# Homework 1

### Chapter 1

Problem 1, page 37

Explain each of the following terms in your own words.

1. Translator.
2. Interpreter.
3. Virtual machine.

1. A translator converts programs in one language into programs in another, usually lower level language. Example, a Java compiler converts Java source code into Java Byte code.
2. An interpreter carries out a program, instruction by instruction. It first converts an instruction in one languge into a set of lower-level instructions and executes those.
3. A virtual machine is a conceptual machine. It does not exist except as a program in some (usually) higher level language. The SimpComp simulation program is an example of a virtual machine. That there can be virtual computers demonstrates the fundamental equivalence of hardware and software.

Problem 8, page 38

In what sense are hardware and software equivalent? Not equivalent?

Hardware and software are functionally equivalent. Any function done by one can, in principle, be done by the other. They are not equivalent in the sense that to make a computer run the lowest level must be hardware. There must be some embodied (physical) machine executing logic operations as a basis for software. There is also a difference in performance. Hardware will always execute operations faster than equivalent software.

### Appendix A - Binary Numbers

Problem 7. Perform the following calculations on 8-bit, two's complement numbers.

```    00101101        11111111        00000000        11110111
+01101111       +11111111       -11111111       -11110111
---------       ---------       ---------       ---------
```

```    10011100        11111110        00000001        00000000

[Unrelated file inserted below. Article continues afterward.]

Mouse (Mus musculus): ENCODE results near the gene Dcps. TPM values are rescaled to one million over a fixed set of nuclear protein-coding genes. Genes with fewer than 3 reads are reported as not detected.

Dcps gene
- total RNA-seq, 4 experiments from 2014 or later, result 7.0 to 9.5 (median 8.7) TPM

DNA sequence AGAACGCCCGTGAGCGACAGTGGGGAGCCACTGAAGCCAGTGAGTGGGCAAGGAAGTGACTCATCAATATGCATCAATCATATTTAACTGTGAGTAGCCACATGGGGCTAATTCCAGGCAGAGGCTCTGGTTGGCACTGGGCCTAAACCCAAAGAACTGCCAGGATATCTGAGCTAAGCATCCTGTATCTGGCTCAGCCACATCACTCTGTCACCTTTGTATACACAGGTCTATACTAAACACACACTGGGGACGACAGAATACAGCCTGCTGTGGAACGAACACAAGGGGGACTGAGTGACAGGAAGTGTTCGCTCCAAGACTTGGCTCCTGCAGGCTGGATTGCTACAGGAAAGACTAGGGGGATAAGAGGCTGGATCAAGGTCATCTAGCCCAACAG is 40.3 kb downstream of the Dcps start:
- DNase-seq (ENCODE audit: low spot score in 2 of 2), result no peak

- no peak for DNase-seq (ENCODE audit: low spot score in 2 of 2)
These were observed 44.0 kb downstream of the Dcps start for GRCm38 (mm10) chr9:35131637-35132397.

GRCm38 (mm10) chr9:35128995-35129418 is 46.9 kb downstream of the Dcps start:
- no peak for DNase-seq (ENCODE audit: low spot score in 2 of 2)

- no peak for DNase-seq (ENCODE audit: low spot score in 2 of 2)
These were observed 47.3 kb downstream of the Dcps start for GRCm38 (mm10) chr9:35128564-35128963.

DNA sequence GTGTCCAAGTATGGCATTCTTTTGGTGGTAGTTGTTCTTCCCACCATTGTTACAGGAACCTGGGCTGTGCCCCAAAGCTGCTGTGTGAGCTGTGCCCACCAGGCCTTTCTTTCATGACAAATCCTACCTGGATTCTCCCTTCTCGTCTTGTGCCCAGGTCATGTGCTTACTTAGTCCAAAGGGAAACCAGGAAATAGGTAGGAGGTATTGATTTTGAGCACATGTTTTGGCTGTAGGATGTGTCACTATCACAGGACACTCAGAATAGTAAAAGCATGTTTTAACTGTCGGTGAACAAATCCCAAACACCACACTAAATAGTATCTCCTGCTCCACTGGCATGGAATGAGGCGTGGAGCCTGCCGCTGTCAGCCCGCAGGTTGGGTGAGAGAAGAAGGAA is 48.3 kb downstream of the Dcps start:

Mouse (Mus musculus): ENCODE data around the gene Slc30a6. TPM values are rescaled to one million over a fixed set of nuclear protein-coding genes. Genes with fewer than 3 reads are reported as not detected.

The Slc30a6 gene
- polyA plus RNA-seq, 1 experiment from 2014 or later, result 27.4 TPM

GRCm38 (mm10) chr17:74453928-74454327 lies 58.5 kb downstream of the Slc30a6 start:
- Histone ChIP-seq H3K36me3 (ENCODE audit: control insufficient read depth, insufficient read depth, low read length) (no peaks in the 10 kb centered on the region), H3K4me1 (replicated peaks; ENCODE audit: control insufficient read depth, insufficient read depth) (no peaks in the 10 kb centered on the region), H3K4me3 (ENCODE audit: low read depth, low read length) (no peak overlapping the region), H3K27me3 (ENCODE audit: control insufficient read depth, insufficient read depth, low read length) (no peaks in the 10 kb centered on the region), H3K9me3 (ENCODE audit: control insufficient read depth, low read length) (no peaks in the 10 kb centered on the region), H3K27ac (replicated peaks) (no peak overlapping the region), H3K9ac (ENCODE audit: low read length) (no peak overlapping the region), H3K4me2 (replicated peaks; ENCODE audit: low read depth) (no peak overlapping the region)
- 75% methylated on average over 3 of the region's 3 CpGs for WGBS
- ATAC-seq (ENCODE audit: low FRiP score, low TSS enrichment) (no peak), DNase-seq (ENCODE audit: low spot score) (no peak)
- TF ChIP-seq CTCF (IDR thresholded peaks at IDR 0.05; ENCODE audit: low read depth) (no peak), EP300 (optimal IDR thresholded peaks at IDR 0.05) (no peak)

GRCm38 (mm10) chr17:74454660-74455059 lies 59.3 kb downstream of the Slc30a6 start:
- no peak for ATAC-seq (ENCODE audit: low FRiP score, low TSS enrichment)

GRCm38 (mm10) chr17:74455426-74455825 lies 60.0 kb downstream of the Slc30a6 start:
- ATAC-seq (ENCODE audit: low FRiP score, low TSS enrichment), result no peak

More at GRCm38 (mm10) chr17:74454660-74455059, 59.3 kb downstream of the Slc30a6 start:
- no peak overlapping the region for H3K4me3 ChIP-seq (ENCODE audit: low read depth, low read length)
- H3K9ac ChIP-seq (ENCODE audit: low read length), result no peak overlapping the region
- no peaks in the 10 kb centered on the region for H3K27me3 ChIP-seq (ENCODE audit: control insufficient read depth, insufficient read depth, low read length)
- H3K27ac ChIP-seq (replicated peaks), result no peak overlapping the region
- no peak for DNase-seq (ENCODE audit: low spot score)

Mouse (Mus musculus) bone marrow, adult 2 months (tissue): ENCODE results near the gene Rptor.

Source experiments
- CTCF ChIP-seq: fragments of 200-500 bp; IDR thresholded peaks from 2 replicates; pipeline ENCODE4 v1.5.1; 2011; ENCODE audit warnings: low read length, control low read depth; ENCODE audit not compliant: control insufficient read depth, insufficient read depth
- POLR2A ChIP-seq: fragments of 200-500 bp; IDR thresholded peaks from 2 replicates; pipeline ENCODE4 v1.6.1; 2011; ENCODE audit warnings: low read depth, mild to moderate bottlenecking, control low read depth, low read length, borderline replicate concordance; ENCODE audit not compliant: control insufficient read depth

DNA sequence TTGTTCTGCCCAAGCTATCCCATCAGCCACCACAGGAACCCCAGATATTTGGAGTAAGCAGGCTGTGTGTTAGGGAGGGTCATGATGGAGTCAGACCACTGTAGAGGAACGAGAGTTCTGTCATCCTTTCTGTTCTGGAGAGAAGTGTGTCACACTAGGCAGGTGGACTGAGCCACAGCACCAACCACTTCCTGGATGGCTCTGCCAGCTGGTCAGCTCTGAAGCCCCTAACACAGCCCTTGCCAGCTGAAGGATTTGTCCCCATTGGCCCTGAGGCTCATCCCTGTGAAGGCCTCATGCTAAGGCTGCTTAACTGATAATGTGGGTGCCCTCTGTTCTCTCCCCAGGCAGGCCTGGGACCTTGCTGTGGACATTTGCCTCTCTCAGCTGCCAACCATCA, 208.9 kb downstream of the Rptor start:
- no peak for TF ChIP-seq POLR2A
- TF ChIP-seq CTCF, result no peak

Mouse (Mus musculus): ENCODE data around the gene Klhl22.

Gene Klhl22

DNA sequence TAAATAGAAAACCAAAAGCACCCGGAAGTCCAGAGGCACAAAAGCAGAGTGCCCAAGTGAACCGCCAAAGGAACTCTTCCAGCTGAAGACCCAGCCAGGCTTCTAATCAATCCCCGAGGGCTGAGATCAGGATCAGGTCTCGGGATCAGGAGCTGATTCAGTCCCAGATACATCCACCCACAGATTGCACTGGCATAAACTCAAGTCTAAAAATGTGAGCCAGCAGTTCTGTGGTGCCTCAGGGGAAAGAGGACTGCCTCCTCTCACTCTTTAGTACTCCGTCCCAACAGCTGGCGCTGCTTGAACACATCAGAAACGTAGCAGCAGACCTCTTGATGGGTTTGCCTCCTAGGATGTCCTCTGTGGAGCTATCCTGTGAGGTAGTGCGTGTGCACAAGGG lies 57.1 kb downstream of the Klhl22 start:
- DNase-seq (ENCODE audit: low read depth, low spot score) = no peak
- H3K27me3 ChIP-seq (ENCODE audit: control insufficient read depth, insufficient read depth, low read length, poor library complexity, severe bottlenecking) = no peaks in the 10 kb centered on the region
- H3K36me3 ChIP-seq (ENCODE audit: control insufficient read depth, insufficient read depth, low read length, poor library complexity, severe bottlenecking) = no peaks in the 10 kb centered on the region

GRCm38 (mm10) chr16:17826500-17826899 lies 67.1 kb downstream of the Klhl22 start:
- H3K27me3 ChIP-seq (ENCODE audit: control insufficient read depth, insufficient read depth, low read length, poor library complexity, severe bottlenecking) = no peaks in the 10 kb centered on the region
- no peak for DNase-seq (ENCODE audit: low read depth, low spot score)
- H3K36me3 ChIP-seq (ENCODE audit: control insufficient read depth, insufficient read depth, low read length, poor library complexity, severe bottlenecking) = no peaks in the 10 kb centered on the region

```
The first calculation results in an overflow. The subtractions are done by forming the two's complement of the subtrahend and then adding it to the minuend.
Problem 9. Consider the following addition problems for 3-bit binary numbers in two's complement. For each sum, state:
1. whether the sign bit of the result is 1
2. whether the low-order 3 bits are 0
3. whether an overflow occurred.
```    000        000        111        100        100
+001       +111       +110       +111       +100
----       ----       ----       ----       ----
```
A: The first row below gives the answer with a carry out from the three bit register indicated by CO below that bit. Consider a flags register with N (negative), Z (zero) and V (overflow) flags. Then the second row of numbers (under "flags") represents the state of the flags NZV after the operation.
```    001        111     1  101     1  011     1  000
CO         CO         CO
flags
NZV        NZV        NZV        NZV        NZV
000        100        100        001        011
```

### Appendix B - Floating Point Numbers

Problem 2. Convert the following IEEE single-precision floating-point numbers from hex to decimal.
1. 42E48000H
2. 3F880000H
3. 00800000H
4. C7F00000H

A: Writing 42E48000H in binary we get:
0 10000101 11001001000000000000000

(a) The unbiased exponent is 133 - 127 = 6 so we have 1.11001001 x 26 which is 114.25. Similarly we get:
(b) 1.0625
(c) 2-126
(d) -122,880